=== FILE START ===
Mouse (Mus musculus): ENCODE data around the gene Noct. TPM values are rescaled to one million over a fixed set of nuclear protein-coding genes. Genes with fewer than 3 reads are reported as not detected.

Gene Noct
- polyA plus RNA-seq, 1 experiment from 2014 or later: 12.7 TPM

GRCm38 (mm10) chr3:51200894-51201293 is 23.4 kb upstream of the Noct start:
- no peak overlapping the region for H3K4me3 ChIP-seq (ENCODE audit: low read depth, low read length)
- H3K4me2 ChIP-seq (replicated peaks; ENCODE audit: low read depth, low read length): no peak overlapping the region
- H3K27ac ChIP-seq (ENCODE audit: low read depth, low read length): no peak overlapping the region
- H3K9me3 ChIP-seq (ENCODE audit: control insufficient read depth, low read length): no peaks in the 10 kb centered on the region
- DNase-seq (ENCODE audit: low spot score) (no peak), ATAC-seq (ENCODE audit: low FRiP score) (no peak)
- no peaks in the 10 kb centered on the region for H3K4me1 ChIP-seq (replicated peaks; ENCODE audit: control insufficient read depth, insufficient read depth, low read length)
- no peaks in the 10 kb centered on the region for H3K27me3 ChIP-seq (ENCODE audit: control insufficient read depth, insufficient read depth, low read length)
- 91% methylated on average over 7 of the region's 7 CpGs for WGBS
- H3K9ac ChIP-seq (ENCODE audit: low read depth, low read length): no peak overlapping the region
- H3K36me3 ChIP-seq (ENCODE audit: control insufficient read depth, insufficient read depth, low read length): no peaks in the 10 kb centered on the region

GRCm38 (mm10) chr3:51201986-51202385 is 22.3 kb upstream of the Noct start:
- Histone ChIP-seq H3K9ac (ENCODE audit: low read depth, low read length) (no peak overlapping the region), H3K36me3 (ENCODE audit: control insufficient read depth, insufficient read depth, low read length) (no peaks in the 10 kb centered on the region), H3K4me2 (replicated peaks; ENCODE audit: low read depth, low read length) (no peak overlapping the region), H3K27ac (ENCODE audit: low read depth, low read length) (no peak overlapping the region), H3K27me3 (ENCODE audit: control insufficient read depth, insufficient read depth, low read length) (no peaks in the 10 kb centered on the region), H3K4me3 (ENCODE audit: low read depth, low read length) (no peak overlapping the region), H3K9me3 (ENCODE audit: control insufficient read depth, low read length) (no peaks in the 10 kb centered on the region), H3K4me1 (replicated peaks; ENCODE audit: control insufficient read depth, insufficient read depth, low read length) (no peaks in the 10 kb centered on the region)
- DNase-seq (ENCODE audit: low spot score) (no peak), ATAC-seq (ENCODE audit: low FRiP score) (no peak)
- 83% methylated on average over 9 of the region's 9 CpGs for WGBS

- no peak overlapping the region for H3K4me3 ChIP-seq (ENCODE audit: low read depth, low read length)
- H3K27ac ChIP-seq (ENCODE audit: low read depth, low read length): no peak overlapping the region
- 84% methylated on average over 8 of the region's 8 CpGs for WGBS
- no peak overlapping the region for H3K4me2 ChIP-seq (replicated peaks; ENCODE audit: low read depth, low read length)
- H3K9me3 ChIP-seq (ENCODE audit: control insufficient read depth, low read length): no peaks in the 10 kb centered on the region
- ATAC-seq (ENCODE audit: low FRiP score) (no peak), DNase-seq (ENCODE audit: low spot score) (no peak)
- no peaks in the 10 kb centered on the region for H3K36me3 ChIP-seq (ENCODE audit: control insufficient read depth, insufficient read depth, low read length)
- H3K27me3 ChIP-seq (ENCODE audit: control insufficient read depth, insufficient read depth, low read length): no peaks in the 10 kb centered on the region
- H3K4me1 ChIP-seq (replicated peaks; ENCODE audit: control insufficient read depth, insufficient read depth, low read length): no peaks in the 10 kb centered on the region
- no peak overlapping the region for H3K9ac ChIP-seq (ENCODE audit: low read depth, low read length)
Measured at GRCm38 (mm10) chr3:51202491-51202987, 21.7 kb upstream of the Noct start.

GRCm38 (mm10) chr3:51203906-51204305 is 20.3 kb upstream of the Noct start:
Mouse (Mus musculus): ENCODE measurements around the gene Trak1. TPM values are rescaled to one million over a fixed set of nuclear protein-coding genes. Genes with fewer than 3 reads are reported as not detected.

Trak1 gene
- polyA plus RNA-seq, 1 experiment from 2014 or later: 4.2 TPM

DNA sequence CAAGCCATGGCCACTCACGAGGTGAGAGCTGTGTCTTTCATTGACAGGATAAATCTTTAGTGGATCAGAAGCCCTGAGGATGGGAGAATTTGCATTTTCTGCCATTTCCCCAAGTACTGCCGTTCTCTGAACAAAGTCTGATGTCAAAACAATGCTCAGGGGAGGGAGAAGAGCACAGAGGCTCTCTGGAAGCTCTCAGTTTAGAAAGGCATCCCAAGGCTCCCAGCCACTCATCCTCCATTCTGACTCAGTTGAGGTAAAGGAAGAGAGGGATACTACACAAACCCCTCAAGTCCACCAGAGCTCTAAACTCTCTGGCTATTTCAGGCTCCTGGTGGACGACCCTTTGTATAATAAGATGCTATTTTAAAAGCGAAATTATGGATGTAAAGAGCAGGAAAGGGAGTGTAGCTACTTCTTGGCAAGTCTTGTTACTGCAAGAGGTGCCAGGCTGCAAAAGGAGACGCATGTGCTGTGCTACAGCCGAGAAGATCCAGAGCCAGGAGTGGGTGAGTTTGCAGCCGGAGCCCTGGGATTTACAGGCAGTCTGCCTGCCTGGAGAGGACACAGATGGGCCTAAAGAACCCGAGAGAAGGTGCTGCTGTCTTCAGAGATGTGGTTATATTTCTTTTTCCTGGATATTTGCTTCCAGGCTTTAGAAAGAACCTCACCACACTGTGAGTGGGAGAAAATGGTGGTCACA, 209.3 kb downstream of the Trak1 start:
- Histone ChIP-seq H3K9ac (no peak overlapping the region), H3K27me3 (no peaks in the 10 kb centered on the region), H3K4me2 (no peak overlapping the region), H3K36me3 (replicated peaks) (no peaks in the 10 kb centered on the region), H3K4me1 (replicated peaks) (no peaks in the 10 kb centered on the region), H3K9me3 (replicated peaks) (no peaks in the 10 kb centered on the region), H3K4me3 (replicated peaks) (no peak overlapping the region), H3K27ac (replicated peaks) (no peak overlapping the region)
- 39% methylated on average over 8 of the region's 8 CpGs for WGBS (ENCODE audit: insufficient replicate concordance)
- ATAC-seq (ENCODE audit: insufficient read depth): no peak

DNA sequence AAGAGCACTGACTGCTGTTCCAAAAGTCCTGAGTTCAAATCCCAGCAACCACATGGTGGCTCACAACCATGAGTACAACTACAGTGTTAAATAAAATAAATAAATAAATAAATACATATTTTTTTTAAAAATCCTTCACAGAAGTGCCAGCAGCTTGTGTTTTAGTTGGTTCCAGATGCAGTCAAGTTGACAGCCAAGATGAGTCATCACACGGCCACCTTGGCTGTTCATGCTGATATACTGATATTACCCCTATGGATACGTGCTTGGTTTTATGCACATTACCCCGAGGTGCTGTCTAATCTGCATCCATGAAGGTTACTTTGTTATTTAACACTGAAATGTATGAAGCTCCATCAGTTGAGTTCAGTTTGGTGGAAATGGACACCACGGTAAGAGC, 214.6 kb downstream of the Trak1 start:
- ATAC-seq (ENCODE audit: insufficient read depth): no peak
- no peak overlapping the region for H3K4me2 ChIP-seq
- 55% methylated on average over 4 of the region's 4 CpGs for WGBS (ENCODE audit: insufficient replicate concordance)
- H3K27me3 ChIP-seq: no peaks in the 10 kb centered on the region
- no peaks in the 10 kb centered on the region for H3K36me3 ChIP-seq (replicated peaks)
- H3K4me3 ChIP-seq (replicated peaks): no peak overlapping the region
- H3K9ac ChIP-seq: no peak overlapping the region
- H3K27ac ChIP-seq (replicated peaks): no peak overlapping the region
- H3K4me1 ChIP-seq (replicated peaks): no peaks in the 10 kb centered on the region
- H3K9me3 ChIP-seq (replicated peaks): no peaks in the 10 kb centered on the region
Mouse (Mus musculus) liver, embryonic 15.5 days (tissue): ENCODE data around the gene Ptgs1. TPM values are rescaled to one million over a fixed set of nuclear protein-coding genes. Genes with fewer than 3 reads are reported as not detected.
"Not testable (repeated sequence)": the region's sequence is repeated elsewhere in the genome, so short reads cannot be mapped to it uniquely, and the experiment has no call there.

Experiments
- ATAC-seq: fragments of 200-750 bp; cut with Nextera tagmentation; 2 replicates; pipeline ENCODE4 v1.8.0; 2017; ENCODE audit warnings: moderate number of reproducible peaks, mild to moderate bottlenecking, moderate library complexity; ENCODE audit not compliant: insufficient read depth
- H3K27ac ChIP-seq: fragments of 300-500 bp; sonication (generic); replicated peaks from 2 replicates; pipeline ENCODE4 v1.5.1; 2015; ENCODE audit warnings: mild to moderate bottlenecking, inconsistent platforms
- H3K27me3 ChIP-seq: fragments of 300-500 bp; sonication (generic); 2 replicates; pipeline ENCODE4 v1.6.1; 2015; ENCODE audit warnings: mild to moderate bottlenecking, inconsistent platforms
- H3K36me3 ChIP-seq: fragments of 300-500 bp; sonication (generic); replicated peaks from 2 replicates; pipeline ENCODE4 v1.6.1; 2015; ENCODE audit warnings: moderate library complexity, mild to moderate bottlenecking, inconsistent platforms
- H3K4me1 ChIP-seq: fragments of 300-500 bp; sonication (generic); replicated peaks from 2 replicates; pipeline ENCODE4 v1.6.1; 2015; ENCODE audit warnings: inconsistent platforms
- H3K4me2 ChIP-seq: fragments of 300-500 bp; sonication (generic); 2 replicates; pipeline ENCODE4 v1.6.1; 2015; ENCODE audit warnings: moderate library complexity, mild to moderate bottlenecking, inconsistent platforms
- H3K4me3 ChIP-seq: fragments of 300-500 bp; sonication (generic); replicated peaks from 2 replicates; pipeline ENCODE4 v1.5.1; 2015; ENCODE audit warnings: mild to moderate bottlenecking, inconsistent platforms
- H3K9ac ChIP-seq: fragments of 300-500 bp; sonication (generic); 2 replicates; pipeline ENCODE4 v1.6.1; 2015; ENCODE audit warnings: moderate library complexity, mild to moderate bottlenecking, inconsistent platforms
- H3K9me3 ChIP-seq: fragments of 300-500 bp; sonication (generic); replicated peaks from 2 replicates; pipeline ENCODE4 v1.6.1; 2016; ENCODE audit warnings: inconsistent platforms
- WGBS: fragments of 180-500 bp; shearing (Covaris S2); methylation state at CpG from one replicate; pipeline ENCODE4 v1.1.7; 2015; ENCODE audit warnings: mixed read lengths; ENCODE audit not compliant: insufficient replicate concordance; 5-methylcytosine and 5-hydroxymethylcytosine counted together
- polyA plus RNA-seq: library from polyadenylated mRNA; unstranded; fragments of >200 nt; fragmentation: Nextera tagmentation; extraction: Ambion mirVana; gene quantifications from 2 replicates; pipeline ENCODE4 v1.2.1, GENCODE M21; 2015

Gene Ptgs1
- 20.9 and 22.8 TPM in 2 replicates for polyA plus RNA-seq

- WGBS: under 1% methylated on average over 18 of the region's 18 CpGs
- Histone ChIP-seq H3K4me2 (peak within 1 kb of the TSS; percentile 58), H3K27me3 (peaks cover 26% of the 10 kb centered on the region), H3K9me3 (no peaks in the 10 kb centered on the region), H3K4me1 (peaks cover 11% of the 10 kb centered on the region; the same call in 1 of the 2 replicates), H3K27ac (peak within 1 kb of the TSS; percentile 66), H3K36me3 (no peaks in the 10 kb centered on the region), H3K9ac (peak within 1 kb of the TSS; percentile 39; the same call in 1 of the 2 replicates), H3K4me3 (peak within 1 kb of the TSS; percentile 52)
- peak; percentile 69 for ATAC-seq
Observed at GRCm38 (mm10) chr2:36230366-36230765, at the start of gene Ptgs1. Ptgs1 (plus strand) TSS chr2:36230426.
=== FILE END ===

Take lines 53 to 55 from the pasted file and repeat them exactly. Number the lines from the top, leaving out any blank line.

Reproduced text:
- H3K27ac ChIP-seq: fragments of 300-500 bp; sonication (generic); replicated peaks from 2 replicates; pipeline ENCODE4 v1.5.1; 2015; ENCODE audit warnings: mild to moderate bottlenecking, inconsistent platforms
- H3K27me3 ChIP-seq: fragments of 300-500 bp; sonication (generic); 2 replicates; pipeline ENCODE4 v1.6.1; 2015; ENCODE audit warnings: mild to moderate bottlenecking, inconsistent platforms
- H3K36me3 ChIP-seq: fragments of 300-500 bp; sonication (generic); replicated peaks from 2 replicates; pipeline ENCODE4 v1.6.1; 2015; ENCODE audit warnings: moderate library complexity, mild to moderate bottlenecking, inconsistent platforms